Our lead story on the lower Rio Grande started out as a class project. Writer Megan Lardner, a graduate student in journalism at the University of California, Berkeley, traveled to El Paso and Ciudad Juarez as part of her class with freelance writer and radio producer Sandy Tolan. During his semester as a visiting lecturer, Tolan took all of his students on a road trip to the U.S.-Mexico border, where they got a chance to cover the intricacies of cross-border environmental issues. Versions of the stories were printed in the San Jose Mercury-News in December, and have been translated into Spanish for the Los Angeles-based La Opinion. Victoria Mouleon and Clarence Ting, the authors of the sidebar on page 11, were also in Tolan's class. They are now working on a documentary film about colonias.
Coincidentally, Sandy paid us a visit in Paonia a couple of weeks ago. He may have been planning on just a quick hello, but we took him to a local watering hole for beers and questions.
Sandy has written for HCN, and his radio features air regularly on National Public Radio's All Things Considered and Living on Earth, so he understands the latest challenge faced by our editorial staff. Our half-hour weekly radio program - heard on 18 stations in five states - is helping HCN reach more people, but it's added an extra dimension to reporting assignments. These days, in addition to the usual notebook and pen, we also carry a microphone, headphones and a portable recorder. When we're interviewing sources, we often wonder whether to scribble frantically or fumble with our recording gear.
Sandy said we aren't alone in our multi-media snarls. "Sometimes I feel like a one-man band out in the field," he said. "What do I do next, strap a video camera on my head?" He advised us to make extra time for radio research, good news for radio staffers Adam Burke and Ali Macalady.
It was inspiring to talk with an expert who really understands the evocative power of radio. He gave us his blessing, checked his e-mail, and headed off to cover a story in western Colorado on genetic patenting of beans.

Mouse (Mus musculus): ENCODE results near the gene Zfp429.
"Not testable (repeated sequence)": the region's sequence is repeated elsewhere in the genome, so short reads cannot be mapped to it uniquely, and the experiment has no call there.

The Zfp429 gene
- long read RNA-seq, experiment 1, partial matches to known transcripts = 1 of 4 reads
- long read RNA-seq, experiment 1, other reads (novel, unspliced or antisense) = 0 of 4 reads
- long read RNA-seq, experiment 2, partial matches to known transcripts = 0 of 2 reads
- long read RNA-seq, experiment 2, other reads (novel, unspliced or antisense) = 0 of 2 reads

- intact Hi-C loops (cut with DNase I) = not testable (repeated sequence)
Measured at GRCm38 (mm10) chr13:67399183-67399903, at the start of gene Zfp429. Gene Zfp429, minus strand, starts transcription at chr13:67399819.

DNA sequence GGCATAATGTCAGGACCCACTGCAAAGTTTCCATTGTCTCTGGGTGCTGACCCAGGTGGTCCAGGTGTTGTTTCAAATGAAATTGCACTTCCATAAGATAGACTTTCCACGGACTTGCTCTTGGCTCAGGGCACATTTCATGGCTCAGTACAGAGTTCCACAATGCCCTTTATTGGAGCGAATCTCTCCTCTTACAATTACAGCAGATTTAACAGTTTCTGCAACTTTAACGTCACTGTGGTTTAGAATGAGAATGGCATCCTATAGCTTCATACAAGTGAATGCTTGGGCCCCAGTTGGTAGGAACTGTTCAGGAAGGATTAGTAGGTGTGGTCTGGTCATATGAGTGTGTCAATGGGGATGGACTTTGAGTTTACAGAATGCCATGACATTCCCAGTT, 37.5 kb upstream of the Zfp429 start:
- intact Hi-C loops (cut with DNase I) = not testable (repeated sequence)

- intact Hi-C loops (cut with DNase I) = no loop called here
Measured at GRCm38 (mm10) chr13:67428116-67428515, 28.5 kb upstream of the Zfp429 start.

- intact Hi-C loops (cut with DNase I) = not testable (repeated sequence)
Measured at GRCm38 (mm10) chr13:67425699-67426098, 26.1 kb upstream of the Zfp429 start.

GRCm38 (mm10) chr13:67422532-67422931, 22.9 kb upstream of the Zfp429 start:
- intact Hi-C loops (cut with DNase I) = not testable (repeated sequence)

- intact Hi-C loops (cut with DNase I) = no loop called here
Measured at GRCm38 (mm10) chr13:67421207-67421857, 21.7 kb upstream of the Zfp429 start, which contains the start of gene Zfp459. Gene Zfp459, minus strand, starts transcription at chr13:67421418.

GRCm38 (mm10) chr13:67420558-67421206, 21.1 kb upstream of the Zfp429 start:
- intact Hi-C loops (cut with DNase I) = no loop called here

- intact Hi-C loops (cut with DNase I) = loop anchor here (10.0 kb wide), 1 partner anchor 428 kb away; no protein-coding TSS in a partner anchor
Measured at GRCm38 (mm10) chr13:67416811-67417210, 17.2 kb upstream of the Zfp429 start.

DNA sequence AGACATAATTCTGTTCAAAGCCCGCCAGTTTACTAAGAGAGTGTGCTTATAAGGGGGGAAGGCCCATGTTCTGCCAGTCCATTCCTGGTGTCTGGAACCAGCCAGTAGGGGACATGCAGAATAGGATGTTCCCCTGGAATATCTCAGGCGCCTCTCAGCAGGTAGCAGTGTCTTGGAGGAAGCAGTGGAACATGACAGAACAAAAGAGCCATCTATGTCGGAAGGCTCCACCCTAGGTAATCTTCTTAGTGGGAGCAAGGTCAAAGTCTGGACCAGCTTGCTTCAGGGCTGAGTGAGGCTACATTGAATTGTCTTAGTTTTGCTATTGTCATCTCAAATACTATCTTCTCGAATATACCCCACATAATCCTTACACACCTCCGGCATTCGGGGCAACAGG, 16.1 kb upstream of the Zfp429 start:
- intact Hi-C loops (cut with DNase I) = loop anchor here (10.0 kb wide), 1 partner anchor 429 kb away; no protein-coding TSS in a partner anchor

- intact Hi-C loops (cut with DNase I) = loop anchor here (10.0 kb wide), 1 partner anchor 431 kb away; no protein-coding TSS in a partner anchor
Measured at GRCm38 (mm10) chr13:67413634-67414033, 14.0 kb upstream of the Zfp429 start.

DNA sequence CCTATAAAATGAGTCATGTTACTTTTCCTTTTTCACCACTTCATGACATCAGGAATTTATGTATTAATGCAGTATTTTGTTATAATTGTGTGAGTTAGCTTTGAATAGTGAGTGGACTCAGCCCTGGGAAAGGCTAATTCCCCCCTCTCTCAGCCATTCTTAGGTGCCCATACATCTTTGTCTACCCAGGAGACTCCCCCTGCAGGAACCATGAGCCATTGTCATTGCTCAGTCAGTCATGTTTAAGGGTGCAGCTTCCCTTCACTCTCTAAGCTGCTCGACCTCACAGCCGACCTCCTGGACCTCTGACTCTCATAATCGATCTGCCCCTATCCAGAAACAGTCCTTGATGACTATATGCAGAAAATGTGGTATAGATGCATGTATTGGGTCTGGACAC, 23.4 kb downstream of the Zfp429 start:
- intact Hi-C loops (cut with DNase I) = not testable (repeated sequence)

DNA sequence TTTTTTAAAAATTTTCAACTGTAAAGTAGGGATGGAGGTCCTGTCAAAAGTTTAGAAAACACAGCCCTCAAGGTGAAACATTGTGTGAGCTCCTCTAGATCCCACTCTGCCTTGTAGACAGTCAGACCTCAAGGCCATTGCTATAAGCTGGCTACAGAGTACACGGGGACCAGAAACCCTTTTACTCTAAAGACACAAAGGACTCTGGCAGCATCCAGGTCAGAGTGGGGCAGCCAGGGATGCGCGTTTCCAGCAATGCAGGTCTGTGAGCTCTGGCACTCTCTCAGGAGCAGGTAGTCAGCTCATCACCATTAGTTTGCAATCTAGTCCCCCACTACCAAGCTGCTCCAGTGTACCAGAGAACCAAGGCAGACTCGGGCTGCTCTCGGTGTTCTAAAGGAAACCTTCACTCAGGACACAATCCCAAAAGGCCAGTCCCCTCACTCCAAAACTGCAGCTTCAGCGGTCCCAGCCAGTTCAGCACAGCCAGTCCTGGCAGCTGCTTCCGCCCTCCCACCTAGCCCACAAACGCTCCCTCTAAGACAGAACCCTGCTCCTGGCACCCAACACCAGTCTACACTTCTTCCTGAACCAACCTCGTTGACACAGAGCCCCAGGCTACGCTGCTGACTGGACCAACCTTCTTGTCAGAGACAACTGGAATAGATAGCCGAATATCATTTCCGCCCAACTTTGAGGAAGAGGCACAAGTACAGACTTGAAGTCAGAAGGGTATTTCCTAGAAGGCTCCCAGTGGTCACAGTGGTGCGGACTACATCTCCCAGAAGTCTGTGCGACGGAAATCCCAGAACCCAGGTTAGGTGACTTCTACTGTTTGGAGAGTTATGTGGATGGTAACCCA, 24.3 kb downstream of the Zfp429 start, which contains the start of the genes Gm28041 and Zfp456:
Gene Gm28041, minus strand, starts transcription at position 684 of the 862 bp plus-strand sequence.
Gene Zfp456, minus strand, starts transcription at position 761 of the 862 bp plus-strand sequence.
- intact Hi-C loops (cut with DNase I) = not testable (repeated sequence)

Making you sick
We asked you for suggestions, and boy, we got 'em. Two issues ago, we told you about our conversations with lapsed subscribers, and invited current readers to weigh in with their comments about the paper. Mark Bremmer of Lakewood, Colo., who likes our "fact-based hell-raising," got us fired up about our upcoming April Fool's edition: "There was an issue a few years back that had me laughing so hard I really got sick." One of our former readers told us, "When I get done reading the paper, I feel like God just died." Ethel Marie Bock of Tucson wrote that she's "still laughing" about that comment, and reassures us, "Well, God didn't die! Anyone can find him in the hearts of the mountain states' people." Ken Keller called from Oregon to suggest more coverage of the Northwest, and cautioned us not to turn Dear Friends into a "who's who or society column." Readers from Montana and California told us to keep covering the heavy issues, and threatened to drop their subscriptions if we try to add any "happy-face coverage." Thanks to all of you who called or wrote. You can reach us at 970/527-4898 or firstname.lastname@example.org.
Giving us the business
Our former business manager, Janet Kauffman, now setting up accounting systems for the power industry in Pristina, Kosovo, has finally managed to find an Internet connection. She reports in her e-mail that she's been "working around the clock," but says all is well. Also working hard is Val Mundy, who has ably picked up where Janet left off. Val, a native of Toronto, Canada, has been our assistant business manager for the last 10 months.
Joining Val in the business office is Penny Reavley-Smith. Penny went to high school in Paonia, then left for big-city stints in Minnesota and California. She returned to the area seven years ago: "I brought my boys out here for a vacation, and they just fell in love with it," she says. The oldest of her four sons, Mark, is a senior at Hotchkiss High and a state wrestling champ. After 10 years of banking experience, Penny says she's enjoying HCN's "laid-back atmosphere." We hope the stress level stays low.
Congratulations and corrections
Kudos are in order for former HCN intern Chip Giller. Chip, now the editor and publisher of the online environmental magazine Grist (www.gristmagazine.org) was voted the top "New Media Hero" by readers of the independent media site Alternet.org.
Congratulations as well to KVNF Public Radio, our community radio station, which won a Wirth Chair Award for its environmental coverage from the University of Colorado at Denver. The Paonia-based North Fork Coal Working Group, which senior editor Paul Larmer profiled this summer (HCN, 7/31/00: Out of the darkness: A Western Colorado community meets a coal boom halfway), also won a Wirth Award for its efforts.
Finally, apologies for an incorrect e-mail address in a Jan. 15 Bulletin Board item. If you're interested in national park artist-in-residence programs, contact Bonnie Fournier at email@example.com.